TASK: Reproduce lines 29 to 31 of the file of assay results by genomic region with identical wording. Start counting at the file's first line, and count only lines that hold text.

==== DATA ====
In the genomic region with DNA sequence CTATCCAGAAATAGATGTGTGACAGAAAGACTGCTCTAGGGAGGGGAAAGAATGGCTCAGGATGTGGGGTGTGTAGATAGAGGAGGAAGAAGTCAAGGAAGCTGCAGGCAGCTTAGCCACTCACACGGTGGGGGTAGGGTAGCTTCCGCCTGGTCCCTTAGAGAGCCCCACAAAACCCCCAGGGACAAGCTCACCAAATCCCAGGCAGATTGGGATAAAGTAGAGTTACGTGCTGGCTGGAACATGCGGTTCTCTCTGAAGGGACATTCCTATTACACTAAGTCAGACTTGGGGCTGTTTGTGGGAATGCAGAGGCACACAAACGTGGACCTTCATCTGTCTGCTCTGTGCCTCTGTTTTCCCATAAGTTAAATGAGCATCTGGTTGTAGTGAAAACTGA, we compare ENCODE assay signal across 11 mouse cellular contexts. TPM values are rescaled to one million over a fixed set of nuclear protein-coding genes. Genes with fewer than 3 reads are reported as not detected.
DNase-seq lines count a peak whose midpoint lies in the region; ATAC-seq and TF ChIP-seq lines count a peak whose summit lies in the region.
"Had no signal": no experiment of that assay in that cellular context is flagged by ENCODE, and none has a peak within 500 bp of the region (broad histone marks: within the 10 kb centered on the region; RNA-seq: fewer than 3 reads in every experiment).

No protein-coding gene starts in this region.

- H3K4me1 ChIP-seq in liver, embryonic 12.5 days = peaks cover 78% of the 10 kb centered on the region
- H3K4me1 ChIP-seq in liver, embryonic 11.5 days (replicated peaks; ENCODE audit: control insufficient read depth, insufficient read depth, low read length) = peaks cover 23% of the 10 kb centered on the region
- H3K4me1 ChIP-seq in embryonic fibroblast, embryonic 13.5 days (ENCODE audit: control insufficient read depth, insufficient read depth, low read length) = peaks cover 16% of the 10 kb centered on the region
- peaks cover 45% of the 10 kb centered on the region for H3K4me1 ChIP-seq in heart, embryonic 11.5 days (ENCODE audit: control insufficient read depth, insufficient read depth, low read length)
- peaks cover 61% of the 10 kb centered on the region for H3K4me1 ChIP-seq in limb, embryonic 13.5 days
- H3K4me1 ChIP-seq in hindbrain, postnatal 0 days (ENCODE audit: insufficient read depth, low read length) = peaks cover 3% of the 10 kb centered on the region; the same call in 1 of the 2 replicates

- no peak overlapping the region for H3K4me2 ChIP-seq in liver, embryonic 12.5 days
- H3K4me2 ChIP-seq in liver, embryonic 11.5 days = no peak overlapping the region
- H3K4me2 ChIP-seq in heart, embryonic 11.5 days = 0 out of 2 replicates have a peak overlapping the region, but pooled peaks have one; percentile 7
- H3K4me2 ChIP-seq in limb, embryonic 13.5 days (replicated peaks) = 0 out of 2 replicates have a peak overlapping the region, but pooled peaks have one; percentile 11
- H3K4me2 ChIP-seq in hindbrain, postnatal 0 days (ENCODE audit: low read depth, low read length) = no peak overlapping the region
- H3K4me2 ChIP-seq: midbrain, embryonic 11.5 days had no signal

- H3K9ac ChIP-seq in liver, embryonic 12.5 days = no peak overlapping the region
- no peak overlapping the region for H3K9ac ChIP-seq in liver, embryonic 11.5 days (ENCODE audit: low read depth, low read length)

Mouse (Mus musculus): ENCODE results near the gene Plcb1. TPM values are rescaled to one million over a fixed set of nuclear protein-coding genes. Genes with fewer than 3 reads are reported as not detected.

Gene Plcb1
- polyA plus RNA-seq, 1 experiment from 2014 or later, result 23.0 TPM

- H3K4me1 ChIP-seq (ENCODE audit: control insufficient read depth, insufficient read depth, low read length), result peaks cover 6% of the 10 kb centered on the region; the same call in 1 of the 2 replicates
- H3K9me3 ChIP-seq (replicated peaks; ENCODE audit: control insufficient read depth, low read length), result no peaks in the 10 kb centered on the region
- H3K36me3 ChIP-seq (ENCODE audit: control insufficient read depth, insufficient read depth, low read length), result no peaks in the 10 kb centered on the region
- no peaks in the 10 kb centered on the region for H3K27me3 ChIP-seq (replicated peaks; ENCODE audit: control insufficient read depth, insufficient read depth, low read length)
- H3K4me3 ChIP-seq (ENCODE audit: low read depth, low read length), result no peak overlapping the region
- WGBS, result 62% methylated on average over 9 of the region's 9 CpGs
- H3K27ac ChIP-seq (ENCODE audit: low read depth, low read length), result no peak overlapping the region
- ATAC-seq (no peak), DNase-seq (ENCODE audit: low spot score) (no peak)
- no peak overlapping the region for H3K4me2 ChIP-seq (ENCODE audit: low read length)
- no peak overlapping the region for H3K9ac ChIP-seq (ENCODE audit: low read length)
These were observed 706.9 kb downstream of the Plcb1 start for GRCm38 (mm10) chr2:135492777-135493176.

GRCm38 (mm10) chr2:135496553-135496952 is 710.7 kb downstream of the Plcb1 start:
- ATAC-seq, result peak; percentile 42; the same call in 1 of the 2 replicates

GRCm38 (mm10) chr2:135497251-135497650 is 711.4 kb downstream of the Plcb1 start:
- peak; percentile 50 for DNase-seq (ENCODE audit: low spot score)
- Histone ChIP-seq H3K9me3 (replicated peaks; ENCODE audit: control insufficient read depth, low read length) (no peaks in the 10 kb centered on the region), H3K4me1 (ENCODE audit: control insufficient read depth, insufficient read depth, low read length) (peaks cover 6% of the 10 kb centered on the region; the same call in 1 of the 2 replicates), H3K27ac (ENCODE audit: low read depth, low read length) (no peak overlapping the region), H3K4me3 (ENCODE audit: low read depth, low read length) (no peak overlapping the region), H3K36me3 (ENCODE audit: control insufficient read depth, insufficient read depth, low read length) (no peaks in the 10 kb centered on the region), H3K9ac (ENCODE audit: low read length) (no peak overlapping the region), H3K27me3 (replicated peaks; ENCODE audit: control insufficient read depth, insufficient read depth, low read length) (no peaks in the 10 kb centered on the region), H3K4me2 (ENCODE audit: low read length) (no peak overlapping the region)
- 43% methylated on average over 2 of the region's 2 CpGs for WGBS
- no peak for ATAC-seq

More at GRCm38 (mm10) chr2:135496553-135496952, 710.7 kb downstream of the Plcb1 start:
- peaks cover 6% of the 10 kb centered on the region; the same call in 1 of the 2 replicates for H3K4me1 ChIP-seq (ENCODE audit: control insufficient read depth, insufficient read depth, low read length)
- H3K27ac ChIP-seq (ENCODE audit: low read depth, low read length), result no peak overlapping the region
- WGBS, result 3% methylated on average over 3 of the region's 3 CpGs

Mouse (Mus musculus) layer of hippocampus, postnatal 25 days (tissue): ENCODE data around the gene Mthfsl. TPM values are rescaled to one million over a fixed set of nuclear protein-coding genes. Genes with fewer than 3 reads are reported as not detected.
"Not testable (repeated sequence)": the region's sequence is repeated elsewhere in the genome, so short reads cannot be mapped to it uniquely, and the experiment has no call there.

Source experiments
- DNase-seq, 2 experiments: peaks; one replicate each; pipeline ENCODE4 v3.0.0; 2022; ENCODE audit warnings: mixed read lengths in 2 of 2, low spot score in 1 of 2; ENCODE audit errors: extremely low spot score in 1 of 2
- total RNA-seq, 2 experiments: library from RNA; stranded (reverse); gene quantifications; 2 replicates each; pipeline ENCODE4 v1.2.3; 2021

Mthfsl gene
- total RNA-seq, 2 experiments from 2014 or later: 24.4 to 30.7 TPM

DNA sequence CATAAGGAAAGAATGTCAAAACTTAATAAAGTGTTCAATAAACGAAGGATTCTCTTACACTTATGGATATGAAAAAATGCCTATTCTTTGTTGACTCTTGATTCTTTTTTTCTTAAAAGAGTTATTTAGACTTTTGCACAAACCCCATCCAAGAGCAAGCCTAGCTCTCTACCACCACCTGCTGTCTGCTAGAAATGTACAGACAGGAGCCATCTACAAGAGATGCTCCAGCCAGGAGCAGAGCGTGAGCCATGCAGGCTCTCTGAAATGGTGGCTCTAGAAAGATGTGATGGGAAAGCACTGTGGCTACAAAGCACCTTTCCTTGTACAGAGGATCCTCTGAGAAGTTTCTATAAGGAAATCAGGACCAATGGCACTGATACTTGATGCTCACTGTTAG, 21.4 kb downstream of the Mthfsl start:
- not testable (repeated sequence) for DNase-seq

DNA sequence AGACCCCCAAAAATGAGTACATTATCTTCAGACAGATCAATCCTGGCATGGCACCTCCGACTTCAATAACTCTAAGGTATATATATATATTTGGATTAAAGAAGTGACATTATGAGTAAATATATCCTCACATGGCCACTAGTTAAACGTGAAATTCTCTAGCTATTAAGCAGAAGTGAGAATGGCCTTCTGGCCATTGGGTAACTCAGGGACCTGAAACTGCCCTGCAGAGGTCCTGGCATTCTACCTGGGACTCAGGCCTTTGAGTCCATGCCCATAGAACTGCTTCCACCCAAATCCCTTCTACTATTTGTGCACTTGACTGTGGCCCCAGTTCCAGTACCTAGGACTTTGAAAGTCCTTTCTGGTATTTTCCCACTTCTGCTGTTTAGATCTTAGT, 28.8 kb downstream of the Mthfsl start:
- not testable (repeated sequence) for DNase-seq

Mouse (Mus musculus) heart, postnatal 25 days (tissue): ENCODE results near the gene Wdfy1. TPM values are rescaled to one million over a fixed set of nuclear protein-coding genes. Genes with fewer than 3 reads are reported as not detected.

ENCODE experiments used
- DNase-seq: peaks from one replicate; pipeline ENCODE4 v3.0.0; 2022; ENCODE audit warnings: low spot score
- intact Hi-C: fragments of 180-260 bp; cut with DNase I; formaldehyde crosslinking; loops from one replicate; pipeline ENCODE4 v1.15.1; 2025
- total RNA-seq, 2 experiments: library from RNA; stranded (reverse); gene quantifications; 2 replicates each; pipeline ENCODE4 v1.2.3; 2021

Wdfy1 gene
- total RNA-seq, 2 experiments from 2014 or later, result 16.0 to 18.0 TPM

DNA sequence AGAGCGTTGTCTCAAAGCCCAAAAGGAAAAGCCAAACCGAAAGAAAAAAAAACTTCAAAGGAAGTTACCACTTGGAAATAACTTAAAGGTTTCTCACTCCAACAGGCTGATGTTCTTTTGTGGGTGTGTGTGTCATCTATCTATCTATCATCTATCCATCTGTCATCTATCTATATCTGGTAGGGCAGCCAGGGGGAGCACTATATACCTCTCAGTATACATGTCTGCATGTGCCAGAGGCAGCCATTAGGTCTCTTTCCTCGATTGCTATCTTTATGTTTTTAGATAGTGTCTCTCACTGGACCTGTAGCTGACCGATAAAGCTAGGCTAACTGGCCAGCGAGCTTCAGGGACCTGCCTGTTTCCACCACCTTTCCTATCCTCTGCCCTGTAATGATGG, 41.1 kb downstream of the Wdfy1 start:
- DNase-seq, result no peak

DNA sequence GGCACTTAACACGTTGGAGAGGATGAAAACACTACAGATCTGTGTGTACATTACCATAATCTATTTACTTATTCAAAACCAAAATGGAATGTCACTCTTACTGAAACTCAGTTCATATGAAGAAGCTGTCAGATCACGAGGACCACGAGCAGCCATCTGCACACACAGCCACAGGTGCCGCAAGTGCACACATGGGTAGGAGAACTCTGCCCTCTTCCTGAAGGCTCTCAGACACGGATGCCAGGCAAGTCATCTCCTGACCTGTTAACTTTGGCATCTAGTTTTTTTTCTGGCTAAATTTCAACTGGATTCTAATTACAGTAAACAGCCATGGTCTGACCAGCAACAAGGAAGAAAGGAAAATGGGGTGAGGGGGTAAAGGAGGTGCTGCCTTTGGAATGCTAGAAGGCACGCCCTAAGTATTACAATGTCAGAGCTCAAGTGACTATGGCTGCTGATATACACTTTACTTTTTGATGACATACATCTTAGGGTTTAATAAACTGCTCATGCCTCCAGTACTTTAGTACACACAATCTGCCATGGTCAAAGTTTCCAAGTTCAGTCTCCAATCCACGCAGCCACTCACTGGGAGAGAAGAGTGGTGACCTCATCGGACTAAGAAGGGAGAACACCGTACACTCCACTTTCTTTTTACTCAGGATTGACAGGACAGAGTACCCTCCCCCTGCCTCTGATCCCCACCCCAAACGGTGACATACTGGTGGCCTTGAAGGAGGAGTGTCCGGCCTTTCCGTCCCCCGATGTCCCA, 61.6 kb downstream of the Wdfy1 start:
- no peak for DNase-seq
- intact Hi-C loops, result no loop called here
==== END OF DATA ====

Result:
- ATAC-seq (no peak), DNase-seq (ENCODE audit: low spot score) (no peak)
- no peak overlapping the region for H3K4me2 ChIP-seq (ENCODE audit: low read length)
- no peak overlapping the region for H3K9ac ChIP-seq (ENCODE audit: low read length)